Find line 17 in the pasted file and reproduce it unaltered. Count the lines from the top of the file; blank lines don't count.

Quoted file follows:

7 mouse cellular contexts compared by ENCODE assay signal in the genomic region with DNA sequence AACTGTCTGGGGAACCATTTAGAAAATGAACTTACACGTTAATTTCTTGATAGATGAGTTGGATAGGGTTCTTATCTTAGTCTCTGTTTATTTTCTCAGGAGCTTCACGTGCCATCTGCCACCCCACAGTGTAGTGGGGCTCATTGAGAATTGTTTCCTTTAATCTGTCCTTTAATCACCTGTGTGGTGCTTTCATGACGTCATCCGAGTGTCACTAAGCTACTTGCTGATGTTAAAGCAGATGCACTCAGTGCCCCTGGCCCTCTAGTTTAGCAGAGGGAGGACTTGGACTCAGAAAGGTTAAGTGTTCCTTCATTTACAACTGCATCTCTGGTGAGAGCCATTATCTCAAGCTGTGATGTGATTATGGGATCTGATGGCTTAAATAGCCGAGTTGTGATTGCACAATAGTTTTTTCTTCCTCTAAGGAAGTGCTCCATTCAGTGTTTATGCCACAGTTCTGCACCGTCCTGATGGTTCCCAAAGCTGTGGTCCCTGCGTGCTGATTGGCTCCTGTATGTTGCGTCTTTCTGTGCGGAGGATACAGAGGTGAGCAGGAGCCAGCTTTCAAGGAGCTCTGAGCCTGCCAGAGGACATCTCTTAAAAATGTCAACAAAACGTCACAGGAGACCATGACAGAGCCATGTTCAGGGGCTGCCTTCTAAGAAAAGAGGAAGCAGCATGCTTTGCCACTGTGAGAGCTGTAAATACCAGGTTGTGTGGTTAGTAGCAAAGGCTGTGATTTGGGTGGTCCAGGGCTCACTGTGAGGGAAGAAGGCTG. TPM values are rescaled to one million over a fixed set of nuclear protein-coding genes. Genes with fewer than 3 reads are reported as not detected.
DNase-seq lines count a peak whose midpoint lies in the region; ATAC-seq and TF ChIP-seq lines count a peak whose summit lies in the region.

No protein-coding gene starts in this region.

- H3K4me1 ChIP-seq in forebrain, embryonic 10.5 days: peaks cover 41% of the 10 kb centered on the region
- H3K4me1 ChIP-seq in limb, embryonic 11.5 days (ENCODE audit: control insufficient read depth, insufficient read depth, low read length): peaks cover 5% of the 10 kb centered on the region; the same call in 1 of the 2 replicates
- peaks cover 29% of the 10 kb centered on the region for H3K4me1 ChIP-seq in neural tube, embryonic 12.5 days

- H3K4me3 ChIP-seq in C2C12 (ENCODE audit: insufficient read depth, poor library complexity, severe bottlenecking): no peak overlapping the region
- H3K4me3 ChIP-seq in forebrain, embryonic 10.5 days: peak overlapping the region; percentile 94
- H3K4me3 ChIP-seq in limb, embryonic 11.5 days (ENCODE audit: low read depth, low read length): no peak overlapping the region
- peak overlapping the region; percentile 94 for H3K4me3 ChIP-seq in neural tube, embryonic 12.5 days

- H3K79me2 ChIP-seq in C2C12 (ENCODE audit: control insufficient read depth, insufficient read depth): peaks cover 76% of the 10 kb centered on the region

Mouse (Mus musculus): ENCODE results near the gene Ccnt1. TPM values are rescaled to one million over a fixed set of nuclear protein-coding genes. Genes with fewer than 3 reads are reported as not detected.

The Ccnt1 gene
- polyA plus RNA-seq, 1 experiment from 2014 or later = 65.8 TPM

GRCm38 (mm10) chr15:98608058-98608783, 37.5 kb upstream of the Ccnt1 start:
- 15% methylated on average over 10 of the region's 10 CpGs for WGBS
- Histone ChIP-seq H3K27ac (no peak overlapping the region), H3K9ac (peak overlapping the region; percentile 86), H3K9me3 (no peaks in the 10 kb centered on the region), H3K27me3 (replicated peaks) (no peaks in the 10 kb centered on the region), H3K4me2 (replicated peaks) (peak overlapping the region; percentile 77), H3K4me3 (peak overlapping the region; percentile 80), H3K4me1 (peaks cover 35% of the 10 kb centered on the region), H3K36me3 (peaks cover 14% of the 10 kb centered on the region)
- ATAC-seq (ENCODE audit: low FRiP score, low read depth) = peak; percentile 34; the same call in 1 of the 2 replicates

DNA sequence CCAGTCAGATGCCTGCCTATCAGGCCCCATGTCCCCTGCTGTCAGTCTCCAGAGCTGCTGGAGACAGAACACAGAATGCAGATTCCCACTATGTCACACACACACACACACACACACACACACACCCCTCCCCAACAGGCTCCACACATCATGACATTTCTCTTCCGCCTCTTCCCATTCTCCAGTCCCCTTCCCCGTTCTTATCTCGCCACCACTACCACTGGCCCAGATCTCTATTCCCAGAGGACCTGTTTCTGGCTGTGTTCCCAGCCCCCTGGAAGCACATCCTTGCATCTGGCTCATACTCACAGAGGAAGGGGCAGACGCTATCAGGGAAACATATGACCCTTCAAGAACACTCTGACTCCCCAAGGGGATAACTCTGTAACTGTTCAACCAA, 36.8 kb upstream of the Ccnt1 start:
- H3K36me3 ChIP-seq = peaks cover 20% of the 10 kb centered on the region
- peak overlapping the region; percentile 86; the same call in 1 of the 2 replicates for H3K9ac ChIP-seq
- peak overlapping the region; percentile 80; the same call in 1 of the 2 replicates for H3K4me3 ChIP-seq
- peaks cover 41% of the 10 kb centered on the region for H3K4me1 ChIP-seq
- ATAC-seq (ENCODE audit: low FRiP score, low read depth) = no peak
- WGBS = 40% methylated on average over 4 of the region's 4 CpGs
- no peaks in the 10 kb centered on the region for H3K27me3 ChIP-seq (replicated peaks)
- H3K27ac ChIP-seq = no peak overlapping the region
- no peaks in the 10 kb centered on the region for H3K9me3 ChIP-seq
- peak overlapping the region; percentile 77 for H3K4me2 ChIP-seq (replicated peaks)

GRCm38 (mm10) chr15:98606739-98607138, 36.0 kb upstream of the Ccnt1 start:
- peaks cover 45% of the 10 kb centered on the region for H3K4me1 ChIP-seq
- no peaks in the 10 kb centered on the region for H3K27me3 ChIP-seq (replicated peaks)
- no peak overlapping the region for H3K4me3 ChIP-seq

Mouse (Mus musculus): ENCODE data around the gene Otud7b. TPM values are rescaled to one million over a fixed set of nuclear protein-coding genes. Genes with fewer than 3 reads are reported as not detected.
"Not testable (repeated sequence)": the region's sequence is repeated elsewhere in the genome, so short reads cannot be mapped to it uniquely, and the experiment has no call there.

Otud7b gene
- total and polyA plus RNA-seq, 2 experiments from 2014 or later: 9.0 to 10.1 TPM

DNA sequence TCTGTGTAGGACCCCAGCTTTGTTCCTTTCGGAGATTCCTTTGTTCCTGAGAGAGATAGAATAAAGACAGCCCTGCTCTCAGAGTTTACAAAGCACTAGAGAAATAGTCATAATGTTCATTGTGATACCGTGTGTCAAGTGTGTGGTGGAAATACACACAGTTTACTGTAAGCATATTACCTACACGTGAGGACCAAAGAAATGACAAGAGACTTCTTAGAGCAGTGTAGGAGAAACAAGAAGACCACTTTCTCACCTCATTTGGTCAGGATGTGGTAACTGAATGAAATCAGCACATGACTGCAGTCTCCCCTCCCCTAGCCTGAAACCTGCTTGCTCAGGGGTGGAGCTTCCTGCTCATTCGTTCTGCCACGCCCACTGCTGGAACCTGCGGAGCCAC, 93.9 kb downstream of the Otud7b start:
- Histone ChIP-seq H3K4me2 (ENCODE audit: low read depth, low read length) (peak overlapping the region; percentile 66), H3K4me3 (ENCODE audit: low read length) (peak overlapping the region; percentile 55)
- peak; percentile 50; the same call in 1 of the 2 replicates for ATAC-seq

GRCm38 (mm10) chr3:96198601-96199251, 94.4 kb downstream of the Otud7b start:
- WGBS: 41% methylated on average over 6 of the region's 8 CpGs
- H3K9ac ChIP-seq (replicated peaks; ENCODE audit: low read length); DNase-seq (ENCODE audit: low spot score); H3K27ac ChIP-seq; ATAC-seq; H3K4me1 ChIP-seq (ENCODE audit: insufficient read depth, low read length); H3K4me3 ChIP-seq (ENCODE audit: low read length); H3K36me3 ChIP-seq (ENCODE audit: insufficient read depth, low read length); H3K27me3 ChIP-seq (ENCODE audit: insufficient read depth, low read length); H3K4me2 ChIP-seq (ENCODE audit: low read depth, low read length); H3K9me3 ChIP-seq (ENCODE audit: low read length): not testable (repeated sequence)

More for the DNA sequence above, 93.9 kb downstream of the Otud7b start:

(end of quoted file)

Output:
- Histone ChIP-seq H3K27ac (no peak overlapping the region), H3K9ac (peak overlapping the region; percentile 86), H3K9me3 (no peaks in the 10 kb centered on the region), H3K27me3 (replicated peaks) (no peaks in the 10 kb centered on the region), H3K4me2 (replicated peaks) (peak overlapping the region; percentile 77), H3K4me3 (peak overlapping the region; percentile 80), H3K4me1 (peaks cover 35% of the 10 kb centered on the region), H3K36me3 (peaks cover 14% of the 10 kb centered on the region)